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The official DAAD repository, a multi-machine adventure writer for classic 8-bit / 16-bit systems.
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DAAD Adventure Writer

DAAD is a multi-machine and multi-graphics adventure writer, enabling you to target a broad range of 8-bit and 16-bit systems. It was written by Tim Gilberts in the late 80s as an in-house solution for the legendary adventure forge Aventuras AD. It allows maintaining a single source file and then compile a database that is runnable through the interpreter of the target machines.

Chichén Itzá (CPC) by Aventuras AD, created '92 with DAAD

Supported target machines

  • C64
  • ZX Spectrum
  • Amstrad CPC
  • MSX
  • PCW
  • Atari ST
  • Amiga
  • IBM PC (DOS)

Supported languages

  • English
  • Spanish
  • German

Similar systems

Systems similar to DAAD are the adventure game tools which Tim Gilberts published with Gilsoft:

  • The Quill & The Illustrator (available for a broad range of 8-bit systems)
  • Professional Adventure Writer / PAWs (Spectrum, CP/M)

It is highly recommended that you have at least some experience with these programs, especially with the CondActs logic of Quill and PAWs, because a superset of this is the foundation of DAAD. Perfect would be knowledge about the PAWs CP/M version. It is the Gilsoft system which is the closest to DAAD. If you're new to DAAD, we advise you to grab yourself a copy of Quill and work your way through the tutorial to understand the basic logic.

Moving ancestor system code to DAAD

Note that the .SCE files from CP/M PAWs are similar to the .SCE files DAAD uses, but they are not the same. However, you may consider our project ANTUR, a PAWs to DAAD transcompiler, allowing you to port an exisiting CP/M PAWs adventure to DAAD.

Target audience & usage notes

DAAD is very sophisticated but please don’t expect it to be the PAWs 2 that never was in store. DAAD was created with the professional adventure developer in mind. Rather than being a single application, it is a set of more than 30 tools that need to be operated from the DOS command shell. DAAD requires programming skills and knowledge in handling source code files and compilers. The sources of your adventures (.SCE files) compile to game databases which need to be mastered and transferred to the target systems where they run in platform-specific interpreters. The tools necessary to achieve this are provided or referenced. There is a section in the 1991 documentation called “a worked example” which explains the necessary steps. In addition, we have a worked example section in the 2019 documentation, with the purpose to complement the original issue with modern knowledge and easier ways of mastering your adventure games.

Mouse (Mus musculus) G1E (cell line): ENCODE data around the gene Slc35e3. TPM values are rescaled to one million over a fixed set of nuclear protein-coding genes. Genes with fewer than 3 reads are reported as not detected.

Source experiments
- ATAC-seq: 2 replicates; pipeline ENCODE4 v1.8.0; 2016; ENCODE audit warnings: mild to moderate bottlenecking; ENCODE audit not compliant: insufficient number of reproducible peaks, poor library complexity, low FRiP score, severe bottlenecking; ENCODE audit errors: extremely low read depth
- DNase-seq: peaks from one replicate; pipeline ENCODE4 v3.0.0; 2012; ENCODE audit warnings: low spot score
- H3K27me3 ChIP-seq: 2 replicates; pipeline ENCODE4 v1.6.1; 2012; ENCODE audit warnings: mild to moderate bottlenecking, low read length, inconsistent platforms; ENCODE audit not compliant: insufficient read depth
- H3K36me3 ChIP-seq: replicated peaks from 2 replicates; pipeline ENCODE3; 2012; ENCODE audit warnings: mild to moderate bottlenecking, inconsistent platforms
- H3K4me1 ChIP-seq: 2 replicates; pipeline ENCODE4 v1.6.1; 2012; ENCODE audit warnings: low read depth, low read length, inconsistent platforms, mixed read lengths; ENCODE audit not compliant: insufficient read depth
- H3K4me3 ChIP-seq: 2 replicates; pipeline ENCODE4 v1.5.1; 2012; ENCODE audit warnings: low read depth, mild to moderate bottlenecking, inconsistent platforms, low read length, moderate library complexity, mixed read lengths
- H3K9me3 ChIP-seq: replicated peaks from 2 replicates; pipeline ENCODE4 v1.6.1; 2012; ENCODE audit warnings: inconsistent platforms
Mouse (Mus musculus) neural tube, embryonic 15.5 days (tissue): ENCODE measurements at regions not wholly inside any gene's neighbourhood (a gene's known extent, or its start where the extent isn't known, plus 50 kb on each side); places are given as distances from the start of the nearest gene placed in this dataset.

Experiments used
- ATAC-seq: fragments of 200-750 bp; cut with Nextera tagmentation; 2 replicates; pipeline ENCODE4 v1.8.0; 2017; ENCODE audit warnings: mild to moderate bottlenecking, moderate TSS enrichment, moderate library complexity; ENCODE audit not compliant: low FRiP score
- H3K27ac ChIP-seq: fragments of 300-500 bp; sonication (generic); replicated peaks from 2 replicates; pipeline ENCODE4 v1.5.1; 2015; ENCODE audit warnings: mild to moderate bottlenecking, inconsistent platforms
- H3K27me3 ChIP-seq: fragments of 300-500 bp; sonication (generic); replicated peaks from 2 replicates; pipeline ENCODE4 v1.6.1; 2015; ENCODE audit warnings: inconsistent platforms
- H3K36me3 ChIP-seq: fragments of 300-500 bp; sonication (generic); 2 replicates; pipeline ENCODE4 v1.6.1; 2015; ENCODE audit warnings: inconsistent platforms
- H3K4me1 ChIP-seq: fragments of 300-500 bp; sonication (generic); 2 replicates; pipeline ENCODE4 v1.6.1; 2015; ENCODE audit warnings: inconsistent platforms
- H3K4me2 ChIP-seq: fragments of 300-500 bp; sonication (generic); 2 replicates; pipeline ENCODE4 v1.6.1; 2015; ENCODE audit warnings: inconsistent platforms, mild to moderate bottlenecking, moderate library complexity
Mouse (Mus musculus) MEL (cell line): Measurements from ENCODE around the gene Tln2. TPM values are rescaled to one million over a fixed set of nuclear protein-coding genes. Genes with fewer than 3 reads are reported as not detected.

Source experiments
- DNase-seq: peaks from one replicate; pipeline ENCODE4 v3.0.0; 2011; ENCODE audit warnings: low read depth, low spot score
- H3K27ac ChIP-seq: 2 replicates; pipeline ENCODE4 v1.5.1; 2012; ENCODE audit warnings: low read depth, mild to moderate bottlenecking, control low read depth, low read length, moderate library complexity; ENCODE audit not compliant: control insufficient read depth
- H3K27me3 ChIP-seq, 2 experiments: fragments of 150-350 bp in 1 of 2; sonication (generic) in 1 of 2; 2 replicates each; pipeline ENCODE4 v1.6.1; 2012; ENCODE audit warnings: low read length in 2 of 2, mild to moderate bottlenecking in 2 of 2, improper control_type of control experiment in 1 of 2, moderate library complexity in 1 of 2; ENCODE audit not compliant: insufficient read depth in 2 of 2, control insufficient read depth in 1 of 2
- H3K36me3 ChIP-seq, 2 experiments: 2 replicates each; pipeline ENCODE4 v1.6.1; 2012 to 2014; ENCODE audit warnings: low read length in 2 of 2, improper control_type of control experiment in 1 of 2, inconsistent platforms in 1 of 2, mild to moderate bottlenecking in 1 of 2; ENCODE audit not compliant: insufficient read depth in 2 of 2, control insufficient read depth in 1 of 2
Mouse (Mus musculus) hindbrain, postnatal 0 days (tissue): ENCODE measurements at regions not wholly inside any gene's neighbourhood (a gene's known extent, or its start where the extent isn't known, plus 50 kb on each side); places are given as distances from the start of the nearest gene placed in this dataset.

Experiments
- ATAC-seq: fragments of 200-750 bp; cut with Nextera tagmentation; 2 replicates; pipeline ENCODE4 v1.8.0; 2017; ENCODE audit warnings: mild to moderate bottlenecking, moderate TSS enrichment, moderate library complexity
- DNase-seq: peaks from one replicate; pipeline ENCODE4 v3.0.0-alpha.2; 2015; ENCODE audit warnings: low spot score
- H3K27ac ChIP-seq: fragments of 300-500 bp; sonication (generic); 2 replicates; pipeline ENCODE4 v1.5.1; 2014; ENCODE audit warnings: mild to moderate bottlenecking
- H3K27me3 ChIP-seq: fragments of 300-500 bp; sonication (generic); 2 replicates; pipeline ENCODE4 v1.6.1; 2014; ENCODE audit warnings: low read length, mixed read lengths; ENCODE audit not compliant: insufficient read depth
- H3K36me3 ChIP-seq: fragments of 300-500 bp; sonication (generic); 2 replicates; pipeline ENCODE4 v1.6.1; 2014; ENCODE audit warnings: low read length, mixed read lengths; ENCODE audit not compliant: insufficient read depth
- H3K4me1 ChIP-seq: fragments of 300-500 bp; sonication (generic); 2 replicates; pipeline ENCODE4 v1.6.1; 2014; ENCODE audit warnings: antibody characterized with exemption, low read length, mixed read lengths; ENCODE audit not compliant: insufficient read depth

System requirements and recommendations

  • a modern operating system (Linux, MacOS, Windows)
  • Visual Studio Code
  • DOSBox

To properly setup Visual Studio Code, you should also install the .SCE Syntax Highlighter that Chris Ainsley created for this project. You may download the extension from the VSCode Marketplace: SCE Syntax Highlighter (DAAD/PAWs).

Important expansions and adaptions

DAAD has been extensively expaneded and improved since it had been recovered. The mandatory projects for you to check out are:

  • Maluva: an EXTERN which adds pixel graphic support to the 8-bit targets, as an alternative to DAADs own vector graphics editors. It also adds essential, missing features to DAAD, for example loading from and saving to +3 Disc on ZX Spectrum as well as MSX-DOS support.

  • DRC (DAAD Reborn Compiler): a modern variant of the DAAD compiler which comes with lots of new features as well as an improved syntax. The biggest advantage of DRC is that building your adventures can be automated for most of the target machines. Also has a wonderful tape mastering tool for Spectrum bundled.

  • Triz2DAAD: command line utility which is priceless for world design and prototyping. It transforms maps created with Trizbort desktop app and into code which can be compiled straight away with DAAD's DOS compiler as well as DRC.

  • EAAD: an advanced editor for DAAD sources, supports both the classic .SCE files as well as DRC's new DSF syntax. Also has an integrated code generator for riddles, which makes it very easy to create complex statments of adventure logic.

Legal notice

DAAD has been kindly contributed to the public domain by Andres Samudio, the founder of Aventuras AD. You may create as many adventures with the system as you like to, even commercial ones. Please note that some sources of the core system are currently not provided.

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